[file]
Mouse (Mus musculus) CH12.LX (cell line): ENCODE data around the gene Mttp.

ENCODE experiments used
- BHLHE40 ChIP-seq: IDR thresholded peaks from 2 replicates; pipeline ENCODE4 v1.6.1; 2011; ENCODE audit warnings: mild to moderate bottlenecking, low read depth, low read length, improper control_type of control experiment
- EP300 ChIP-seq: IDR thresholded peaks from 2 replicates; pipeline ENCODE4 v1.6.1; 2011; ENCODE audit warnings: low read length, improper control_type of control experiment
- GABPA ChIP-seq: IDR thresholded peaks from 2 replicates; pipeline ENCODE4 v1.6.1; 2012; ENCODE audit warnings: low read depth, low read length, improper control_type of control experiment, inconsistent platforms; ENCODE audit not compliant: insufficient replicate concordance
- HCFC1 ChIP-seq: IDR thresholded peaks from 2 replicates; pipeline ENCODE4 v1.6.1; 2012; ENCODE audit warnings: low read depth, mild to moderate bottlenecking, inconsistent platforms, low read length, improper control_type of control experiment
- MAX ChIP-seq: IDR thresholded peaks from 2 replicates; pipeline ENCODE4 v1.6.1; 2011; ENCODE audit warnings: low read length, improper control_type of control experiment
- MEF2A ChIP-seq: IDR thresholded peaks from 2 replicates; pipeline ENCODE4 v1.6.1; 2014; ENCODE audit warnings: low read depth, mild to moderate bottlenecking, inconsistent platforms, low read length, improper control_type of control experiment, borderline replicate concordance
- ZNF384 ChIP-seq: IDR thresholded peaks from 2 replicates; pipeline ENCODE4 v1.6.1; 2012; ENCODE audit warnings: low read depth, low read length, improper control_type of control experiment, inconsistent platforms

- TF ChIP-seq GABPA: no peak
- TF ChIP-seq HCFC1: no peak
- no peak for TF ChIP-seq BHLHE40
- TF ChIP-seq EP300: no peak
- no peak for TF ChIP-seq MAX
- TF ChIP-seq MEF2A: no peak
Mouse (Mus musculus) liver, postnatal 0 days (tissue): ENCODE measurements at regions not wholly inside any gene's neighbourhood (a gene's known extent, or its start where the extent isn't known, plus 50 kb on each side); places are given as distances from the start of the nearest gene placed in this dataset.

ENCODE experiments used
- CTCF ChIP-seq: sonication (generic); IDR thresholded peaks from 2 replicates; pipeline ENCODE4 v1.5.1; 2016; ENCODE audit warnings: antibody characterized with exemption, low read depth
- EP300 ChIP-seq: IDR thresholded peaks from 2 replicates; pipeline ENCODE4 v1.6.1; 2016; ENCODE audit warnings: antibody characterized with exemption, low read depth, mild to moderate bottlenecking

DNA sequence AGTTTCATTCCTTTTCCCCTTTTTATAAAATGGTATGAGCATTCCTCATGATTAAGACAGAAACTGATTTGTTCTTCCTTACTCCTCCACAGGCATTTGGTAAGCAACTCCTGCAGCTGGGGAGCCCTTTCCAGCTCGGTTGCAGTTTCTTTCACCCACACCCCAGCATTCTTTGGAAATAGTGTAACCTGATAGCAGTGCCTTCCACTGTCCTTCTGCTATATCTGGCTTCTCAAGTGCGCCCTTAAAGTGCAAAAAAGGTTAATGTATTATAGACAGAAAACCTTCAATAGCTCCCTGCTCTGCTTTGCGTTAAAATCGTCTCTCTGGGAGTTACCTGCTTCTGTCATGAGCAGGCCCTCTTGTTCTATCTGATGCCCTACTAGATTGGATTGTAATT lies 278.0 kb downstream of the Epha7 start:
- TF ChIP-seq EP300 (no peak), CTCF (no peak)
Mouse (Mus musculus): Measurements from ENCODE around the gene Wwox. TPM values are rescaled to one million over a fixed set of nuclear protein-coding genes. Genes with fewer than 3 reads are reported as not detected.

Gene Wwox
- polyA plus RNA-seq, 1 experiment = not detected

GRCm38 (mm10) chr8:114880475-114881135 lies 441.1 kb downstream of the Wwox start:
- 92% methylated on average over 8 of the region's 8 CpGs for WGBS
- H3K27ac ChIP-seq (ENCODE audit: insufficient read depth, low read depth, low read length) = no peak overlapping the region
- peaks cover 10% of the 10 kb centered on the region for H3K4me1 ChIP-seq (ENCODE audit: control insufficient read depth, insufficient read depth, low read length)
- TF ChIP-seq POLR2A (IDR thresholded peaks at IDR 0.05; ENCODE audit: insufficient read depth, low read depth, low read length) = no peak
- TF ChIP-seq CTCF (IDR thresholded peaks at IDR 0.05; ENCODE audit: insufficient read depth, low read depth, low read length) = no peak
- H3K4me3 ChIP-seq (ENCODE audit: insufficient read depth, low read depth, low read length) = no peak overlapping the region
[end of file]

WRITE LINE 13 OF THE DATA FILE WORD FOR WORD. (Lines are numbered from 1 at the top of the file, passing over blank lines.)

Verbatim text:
- TF ChIP-seq EP300: no peak